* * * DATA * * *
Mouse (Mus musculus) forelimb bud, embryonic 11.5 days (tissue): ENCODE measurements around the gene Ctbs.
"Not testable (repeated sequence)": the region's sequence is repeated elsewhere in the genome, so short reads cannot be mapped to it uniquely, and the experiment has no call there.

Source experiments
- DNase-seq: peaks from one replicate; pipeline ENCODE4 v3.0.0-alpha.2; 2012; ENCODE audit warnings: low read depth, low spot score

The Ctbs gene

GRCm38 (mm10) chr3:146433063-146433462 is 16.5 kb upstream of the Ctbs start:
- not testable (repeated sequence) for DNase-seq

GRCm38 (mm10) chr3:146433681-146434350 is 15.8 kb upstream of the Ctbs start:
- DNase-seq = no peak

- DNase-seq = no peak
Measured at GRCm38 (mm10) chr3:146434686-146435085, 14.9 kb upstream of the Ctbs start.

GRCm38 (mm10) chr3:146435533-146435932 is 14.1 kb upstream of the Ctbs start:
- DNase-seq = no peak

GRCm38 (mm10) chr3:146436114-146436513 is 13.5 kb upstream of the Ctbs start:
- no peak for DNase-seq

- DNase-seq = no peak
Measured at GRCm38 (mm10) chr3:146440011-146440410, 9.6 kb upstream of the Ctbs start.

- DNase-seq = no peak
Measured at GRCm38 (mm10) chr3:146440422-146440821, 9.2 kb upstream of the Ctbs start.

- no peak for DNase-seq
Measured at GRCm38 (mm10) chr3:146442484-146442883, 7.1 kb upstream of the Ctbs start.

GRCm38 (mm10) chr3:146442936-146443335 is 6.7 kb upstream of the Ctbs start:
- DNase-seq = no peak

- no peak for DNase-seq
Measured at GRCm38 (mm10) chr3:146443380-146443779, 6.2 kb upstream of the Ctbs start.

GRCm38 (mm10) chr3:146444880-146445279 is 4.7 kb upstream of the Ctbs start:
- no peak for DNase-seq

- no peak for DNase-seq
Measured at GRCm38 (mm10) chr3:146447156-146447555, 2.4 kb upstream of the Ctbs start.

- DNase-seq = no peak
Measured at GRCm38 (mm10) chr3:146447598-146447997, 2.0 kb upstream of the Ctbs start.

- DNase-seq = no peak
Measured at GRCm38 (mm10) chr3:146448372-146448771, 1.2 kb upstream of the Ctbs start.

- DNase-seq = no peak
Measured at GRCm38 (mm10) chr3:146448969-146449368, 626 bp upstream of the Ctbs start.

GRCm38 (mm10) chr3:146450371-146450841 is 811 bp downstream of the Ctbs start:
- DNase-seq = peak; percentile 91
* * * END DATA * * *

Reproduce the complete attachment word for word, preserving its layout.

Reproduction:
Mouse (Mus musculus) forelimb bud, embryonic 11.5 days (tissue): ENCODE measurements around the gene Ctbs.
"Not testable (repeated sequence)": the region's sequence is repeated elsewhere in the genome, so short reads cannot be mapped to it uniquely, and the experiment has no call there.

Source experiments
- DNase-seq: peaks from one replicate; pipeline ENCODE4 v3.0.0-alpha.2; 2012; ENCODE audit warnings: low read depth, low spot score

The Ctbs gene

GRCm38 (mm10) chr3:146433063-146433462 is 16.5 kb upstream of the Ctbs start:
- not testable (repeated sequence) for DNase-seq

GRCm38 (mm10) chr3:146433681-146434350 is 15.8 kb upstream of the Ctbs start:
- DNase-seq = no peak

- DNase-seq = no peak
Measured at GRCm38 (mm10) chr3:146434686-146435085, 14.9 kb upstream of the Ctbs start.

GRCm38 (mm10) chr3:146435533-146435932 is 14.1 kb upstream of the Ctbs start:
- DNase-seq = no peak

GRCm38 (mm10) chr3:146436114-146436513 is 13.5 kb upstream of the Ctbs start:
- no peak for DNase-seq

- DNase-seq = no peak
Measured at GRCm38 (mm10) chr3:146440011-146440410, 9.6 kb upstream of the Ctbs start.

- DNase-seq = no peak
Measured at GRCm38 (mm10) chr3:146440422-146440821, 9.2 kb upstream of the Ctbs start.

- no peak for DNase-seq
Measured at GRCm38 (mm10) chr3:146442484-146442883, 7.1 kb upstream of the Ctbs start.

GRCm38 (mm10) chr3:146442936-146443335 is 6.7 kb upstream of the Ctbs start:
- DNase-seq = no peak

- no peak for DNase-seq
Measured at GRCm38 (mm10) chr3:146443380-146443779, 6.2 kb upstream of the Ctbs start.

GRCm38 (mm10) chr3:146444880-146445279 is 4.7 kb upstream of the Ctbs start:
- no peak for DNase-seq

- no peak for DNase-seq
Measured at GRCm38 (mm10) chr3:146447156-146447555, 2.4 kb upstream of the Ctbs start.

- DNase-seq = no peak
Measured at GRCm38 (mm10) chr3:146447598-146447997, 2.0 kb upstream of the Ctbs start.

- DNase-seq = no peak
Measured at GRCm38 (mm10) chr3:146448372-146448771, 1.2 kb upstream of the Ctbs start.

- DNase-seq = no peak
Measured at GRCm38 (mm10) chr3:146448969-146449368, 626 bp upstream of the Ctbs start.

GRCm38 (mm10) chr3:146450371-146450841 is 811 bp downstream of the Ctbs start:
- DNase-seq = peak; percentile 91